The fact that the franchising of 128 integrated Delhaize supermarkets is now really getting underway, gives all concerned the benefit of clarity. The food retailer is pushing ahead, but will have to increase the pace to reach its goals.
When the Belgian chain announced that the first fifteen stores have been given over to franchisers, it evoked varying emotions among those involved. Relief may prevail at the headquarters, because the major franchise operation is now finally really starting. After months of fiercer-than-expected protests and massive sales losses, this is a boost for the retailer’s management. They can now show that prospective buyers will not be deterred by alleged extortionate contracts and threats from activists who promise to make the stores “unsellable”.
The fact that the first list of acquirers – with five affiliates, five employees and five “external” parties – is a suspiciously balanced reflection of the three types of entrepreneurs Delhaize is counting on, can not be a coincidence. This is clever communication to prove that the business case is sound – and to boost confidence. It may also indicate that Delhaize is indeed keeping a lot more candidates in reserve, despite rumours about “a mass drop-out” of candidates. We will find out more in the coming months.
The press release features pride and enthusiasm from the acquirers, who have a strong bond with the Delhaize brand and are convinced of the potential of “their” shop. They speak conciliatory language to the employees involved. Regardless, it will be a huge challenge to restore morale and motivate the teams.
Remarkably, this first list immediately includes some of the most difficult stores in the whole dossier: in front of the doors of Brussels stores like Hankar and Flagey, employees have been asking customers for months to show solidarity by boycotting the shop. Turnover there has plummeted, the atmosphere is totally ruined. In other words, the challenge in stores like these is enormous. That does not stop the entrepreneurs from going all out anyway, though: they are not intimidated, which shows guts and a strong belief in the shops specifically and the Delhaize brand in general.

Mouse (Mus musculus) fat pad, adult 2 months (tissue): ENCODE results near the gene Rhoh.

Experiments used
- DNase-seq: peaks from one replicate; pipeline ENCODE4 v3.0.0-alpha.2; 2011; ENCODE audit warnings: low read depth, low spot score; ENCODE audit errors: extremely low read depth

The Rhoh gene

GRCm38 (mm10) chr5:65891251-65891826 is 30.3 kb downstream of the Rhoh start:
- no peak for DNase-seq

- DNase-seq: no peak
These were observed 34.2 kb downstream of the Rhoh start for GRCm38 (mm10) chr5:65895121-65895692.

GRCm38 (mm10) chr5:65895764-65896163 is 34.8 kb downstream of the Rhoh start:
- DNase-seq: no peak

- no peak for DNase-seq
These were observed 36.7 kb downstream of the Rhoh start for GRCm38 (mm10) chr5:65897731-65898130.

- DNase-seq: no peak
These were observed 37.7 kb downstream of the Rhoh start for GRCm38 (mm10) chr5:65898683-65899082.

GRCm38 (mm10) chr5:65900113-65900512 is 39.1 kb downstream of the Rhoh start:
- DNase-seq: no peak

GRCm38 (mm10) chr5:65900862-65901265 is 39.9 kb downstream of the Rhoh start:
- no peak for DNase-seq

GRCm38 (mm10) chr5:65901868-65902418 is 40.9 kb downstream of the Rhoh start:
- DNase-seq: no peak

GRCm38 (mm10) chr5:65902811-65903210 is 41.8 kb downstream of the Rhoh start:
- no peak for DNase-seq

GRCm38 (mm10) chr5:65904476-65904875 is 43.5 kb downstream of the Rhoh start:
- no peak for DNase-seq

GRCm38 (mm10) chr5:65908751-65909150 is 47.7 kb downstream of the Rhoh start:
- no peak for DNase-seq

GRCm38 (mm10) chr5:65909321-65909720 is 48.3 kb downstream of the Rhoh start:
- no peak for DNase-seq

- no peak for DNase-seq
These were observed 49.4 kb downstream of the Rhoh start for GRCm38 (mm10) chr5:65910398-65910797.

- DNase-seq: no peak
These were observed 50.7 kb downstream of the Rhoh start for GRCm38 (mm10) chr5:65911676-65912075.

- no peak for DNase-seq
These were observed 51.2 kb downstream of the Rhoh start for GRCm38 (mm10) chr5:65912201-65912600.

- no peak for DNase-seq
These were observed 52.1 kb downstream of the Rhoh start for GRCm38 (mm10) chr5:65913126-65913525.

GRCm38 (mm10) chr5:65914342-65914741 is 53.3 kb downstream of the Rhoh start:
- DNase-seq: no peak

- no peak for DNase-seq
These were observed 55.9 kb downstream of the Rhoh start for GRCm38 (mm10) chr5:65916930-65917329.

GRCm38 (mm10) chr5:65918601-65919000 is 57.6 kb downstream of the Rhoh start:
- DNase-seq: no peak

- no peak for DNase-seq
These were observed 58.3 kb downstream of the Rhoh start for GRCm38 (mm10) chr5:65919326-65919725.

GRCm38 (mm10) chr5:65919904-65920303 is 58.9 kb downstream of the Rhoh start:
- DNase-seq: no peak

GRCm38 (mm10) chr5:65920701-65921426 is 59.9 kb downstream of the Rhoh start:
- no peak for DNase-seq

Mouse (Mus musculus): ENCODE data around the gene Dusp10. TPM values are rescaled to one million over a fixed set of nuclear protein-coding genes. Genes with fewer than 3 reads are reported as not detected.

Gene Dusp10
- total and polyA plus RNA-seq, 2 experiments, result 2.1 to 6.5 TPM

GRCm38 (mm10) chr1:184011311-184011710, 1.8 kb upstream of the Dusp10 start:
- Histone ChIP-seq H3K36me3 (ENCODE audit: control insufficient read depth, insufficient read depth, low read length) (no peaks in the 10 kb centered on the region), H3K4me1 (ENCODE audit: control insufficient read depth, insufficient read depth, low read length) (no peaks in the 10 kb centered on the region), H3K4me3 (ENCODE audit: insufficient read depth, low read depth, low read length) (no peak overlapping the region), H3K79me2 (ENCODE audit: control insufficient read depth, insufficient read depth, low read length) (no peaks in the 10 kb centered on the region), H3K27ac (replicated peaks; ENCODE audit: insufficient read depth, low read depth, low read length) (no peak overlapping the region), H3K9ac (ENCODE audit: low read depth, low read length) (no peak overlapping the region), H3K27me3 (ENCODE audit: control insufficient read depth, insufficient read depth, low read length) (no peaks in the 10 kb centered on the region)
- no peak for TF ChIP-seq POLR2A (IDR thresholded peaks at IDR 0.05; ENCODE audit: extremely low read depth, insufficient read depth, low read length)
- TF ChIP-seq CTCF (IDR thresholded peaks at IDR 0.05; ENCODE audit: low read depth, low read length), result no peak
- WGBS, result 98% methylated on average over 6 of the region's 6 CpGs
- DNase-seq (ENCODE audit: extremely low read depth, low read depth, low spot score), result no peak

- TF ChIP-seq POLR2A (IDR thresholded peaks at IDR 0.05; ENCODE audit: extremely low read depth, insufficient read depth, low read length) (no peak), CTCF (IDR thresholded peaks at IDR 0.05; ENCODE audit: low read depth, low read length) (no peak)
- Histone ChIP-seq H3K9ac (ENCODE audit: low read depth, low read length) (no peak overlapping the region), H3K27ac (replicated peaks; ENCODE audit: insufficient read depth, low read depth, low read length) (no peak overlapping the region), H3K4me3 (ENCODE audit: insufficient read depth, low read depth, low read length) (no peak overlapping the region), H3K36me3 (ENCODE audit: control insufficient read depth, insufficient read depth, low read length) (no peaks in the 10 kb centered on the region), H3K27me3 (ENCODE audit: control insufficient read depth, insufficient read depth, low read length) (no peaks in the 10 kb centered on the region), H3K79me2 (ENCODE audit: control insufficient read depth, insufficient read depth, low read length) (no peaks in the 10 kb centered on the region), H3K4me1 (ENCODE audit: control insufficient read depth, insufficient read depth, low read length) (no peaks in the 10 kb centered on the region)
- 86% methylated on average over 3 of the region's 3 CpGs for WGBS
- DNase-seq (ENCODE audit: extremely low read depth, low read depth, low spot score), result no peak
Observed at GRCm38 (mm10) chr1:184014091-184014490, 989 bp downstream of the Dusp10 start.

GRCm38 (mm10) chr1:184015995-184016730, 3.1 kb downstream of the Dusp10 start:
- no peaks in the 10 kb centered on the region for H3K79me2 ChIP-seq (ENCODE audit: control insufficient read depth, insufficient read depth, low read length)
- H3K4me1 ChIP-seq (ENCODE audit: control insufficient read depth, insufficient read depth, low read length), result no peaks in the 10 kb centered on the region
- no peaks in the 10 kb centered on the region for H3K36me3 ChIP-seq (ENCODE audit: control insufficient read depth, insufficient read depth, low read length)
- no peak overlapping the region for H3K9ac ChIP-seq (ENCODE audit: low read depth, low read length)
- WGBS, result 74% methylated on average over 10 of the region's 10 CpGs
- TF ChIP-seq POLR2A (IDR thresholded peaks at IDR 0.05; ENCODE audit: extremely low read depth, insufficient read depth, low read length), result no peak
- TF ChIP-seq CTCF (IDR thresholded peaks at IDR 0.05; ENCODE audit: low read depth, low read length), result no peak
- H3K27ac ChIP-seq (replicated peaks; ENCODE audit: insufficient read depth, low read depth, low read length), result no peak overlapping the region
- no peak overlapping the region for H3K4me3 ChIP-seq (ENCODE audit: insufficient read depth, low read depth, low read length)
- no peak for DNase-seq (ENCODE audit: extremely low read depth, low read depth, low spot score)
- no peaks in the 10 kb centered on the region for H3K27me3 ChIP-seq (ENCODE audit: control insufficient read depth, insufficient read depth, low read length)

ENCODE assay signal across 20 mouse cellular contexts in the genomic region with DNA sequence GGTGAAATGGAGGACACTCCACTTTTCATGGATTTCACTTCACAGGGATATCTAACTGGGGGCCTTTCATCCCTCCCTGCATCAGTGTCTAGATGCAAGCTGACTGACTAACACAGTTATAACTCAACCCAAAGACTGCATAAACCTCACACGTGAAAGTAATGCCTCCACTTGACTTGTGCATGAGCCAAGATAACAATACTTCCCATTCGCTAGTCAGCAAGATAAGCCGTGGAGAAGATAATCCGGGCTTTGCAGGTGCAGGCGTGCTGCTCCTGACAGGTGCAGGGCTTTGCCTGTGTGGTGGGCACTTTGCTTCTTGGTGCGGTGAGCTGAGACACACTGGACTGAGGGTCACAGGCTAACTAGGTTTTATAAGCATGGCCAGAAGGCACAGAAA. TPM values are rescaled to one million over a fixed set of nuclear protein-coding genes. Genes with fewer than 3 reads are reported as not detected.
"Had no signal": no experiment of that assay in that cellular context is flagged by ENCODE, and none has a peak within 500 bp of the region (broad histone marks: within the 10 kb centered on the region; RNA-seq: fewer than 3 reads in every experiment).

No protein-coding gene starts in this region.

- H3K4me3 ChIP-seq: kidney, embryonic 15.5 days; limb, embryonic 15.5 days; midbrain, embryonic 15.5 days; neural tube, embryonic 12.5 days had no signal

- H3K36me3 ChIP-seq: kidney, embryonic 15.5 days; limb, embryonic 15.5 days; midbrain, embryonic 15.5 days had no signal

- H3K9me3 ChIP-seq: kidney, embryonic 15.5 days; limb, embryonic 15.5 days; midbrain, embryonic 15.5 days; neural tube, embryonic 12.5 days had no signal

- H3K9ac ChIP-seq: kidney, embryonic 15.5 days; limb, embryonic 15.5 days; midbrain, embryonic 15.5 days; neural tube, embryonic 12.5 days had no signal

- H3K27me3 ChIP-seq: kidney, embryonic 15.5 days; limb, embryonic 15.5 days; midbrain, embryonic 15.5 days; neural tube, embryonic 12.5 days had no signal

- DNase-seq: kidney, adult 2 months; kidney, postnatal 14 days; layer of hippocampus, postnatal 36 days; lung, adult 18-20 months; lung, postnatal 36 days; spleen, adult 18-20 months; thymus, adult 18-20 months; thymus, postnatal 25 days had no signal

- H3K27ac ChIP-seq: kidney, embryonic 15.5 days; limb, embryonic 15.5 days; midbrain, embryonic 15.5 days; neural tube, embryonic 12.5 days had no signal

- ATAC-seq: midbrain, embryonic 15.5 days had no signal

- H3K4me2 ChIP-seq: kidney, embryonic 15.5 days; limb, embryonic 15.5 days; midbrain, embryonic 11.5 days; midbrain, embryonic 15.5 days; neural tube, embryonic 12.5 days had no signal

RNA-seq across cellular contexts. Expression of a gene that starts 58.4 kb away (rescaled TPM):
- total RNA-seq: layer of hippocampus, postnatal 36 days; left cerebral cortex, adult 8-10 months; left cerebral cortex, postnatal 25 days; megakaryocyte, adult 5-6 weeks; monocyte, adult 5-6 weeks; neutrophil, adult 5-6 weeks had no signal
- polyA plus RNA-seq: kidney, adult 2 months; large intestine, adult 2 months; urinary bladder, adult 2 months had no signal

Benefit of the doubt
Among the unions, anger still prevails. They had already shelved the illusion that Delhaize would be willing to talk about alternatives to the franchise plan, and for their other main demand – a beneficial settlement for those who leave voluntarily – they can not have much hope left either. While they have announced new actions, but the question is how much support there still is for these – and what they want to achieve with them.
Indeed, opinions in the stores are very divided. In supermarkets in the North, the teams seem willing to give the takeovers the benefit of the doubt, and make the best of it. The first reactions in Knokke and Ronse are rather positive, we read in the regional press, but comments in other Flemish supermarkets like Izegem are more hesitant. In Nivelles and Brussels, frustration and anger take the upper hand, with a number of off-and-on strikes.
Only the beginning
Of course, this is only a beginning. Selling the first fifteen shops is a piece of cake, and the next fifteen should not be all that hard. The last shops might be a different story, though. Besides: at a leasurely pace of fifteen shops every two months, this operation will not be completed next year. The speed has to increase. And only then, the actual work starts: motivating employees, winning back customers, revitalising the supermarkets after a long period of uncertainty and negative press. And that in a turbulent market where competition is only increasing…
In short: the game is not yet won for Delhaize, but at least it has finally started. For what it is worth, this new phase in the future plan offers all parties involved the benefit of clarity. They have reached the point of no return: there is no turning back now.